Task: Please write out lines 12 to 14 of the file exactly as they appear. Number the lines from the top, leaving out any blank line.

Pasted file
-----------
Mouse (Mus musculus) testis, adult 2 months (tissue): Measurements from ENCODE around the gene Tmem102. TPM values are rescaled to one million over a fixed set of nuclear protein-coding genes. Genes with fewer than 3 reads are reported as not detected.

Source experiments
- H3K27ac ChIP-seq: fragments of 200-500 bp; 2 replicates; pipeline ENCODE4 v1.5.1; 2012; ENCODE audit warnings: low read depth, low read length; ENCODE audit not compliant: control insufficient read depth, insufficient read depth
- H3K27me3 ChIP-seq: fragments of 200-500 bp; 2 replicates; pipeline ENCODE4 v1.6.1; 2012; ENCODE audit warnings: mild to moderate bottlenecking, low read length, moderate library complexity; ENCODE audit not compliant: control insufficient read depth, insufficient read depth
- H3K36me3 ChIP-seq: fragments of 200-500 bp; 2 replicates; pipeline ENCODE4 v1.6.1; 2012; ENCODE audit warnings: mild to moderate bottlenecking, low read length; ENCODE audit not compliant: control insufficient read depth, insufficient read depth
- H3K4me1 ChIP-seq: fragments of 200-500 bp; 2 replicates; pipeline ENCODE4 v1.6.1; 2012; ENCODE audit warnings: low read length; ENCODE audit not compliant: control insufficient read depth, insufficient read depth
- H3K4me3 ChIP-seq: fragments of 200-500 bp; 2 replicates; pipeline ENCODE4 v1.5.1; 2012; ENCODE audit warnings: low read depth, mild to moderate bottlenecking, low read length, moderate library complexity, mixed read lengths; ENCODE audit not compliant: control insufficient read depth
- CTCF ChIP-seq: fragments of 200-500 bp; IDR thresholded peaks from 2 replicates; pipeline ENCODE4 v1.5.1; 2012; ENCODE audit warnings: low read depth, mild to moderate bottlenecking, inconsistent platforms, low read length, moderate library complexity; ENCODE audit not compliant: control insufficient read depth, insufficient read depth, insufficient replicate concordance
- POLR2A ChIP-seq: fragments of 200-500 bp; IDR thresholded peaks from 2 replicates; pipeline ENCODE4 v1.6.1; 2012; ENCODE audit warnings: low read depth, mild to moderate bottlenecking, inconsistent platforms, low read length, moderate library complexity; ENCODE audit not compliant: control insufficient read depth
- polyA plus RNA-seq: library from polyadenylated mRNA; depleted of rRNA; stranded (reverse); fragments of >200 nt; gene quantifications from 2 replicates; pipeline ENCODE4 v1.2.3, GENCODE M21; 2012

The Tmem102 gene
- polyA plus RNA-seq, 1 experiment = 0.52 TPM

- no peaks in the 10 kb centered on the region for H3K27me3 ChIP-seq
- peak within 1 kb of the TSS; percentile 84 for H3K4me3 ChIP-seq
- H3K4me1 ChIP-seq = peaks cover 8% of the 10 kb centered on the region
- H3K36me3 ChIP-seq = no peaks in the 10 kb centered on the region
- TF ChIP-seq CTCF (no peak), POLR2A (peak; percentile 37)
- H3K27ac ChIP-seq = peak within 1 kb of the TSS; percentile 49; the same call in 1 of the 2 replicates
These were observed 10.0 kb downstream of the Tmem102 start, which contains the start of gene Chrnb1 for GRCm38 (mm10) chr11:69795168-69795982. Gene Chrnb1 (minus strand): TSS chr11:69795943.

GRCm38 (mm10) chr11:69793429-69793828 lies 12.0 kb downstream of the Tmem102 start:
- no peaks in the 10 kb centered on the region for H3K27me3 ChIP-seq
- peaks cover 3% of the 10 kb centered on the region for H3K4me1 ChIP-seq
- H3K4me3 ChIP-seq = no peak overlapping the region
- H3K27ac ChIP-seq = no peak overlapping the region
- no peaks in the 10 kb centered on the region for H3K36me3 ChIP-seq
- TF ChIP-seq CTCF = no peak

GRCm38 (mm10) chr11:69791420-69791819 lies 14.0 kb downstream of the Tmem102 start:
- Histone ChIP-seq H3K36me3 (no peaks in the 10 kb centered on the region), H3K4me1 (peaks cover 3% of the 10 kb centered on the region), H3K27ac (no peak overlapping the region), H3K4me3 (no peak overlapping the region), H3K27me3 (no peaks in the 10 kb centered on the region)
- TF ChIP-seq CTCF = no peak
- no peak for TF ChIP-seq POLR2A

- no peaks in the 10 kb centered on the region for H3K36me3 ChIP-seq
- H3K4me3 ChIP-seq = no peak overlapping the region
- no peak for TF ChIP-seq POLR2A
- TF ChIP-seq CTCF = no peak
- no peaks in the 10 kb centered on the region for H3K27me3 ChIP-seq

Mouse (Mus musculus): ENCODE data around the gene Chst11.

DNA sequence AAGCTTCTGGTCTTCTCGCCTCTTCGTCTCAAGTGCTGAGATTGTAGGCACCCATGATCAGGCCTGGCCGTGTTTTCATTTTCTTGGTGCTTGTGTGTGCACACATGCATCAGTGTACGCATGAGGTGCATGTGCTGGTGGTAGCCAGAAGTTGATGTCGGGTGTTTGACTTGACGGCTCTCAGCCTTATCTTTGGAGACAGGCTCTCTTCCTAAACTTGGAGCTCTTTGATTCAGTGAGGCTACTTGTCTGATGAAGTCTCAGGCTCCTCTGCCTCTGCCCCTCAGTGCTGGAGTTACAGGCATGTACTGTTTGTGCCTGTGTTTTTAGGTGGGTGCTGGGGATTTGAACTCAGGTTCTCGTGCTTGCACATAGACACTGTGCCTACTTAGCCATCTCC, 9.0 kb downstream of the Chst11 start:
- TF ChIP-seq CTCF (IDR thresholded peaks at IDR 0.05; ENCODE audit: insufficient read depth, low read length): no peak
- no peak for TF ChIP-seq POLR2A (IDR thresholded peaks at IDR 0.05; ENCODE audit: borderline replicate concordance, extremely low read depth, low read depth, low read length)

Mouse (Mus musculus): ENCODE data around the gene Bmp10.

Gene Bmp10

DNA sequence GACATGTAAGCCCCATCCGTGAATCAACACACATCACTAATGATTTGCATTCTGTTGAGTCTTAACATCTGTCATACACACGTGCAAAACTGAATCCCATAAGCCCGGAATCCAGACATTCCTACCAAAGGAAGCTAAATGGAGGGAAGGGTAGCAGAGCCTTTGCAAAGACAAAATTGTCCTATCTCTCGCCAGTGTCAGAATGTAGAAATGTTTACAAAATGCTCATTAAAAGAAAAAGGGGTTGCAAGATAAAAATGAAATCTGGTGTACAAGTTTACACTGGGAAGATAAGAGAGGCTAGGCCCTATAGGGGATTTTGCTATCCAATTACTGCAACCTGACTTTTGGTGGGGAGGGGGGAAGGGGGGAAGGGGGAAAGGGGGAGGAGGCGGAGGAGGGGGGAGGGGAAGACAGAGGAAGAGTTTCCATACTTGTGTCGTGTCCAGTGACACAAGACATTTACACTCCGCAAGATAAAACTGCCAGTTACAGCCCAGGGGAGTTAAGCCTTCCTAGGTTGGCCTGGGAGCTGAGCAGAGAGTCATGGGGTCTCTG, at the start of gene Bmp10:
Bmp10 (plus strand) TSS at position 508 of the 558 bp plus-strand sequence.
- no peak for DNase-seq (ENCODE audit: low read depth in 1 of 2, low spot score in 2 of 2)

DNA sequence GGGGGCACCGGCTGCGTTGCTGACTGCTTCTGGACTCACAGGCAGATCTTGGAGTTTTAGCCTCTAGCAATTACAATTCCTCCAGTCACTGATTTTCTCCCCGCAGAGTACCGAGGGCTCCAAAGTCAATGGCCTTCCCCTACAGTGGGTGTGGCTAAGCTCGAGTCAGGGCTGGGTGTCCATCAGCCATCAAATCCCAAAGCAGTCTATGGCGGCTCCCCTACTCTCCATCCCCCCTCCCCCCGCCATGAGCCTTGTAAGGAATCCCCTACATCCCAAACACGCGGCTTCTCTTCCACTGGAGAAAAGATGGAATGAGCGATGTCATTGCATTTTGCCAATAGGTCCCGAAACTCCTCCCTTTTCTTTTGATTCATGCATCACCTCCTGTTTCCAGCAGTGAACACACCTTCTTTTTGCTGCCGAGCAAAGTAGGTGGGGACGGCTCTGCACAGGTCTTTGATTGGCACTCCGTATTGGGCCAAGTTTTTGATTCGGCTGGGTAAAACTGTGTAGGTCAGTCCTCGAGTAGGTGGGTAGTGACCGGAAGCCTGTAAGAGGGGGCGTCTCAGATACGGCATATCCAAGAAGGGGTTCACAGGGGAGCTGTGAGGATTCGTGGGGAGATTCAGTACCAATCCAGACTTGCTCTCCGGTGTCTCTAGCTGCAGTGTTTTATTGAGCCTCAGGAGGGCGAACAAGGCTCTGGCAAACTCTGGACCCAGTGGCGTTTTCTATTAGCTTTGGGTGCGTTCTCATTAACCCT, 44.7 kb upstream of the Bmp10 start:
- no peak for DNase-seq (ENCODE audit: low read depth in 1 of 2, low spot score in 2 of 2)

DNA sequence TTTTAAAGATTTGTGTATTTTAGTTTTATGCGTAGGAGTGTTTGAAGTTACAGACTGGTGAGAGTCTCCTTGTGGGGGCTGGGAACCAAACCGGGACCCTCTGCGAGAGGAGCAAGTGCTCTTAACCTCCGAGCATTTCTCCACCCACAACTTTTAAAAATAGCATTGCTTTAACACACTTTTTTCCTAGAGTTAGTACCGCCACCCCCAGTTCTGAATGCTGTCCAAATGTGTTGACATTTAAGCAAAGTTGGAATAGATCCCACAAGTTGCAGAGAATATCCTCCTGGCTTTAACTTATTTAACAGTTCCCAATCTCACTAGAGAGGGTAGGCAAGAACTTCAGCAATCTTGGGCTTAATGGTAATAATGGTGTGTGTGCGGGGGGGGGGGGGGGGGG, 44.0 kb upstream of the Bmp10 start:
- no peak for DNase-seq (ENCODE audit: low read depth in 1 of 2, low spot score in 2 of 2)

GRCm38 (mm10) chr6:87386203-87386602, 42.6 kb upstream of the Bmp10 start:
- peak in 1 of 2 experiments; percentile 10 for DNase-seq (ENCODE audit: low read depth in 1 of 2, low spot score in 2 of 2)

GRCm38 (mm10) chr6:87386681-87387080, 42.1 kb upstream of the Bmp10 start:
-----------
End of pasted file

- polyA plus RNA-seq, 1 experiment = 0.52 TPM

- no peaks in the 10 kb centered on the region for H3K27me3 ChIP-seq
- peak within 1 kb of the TSS; percentile 84 for H3K4me3 ChIP-seq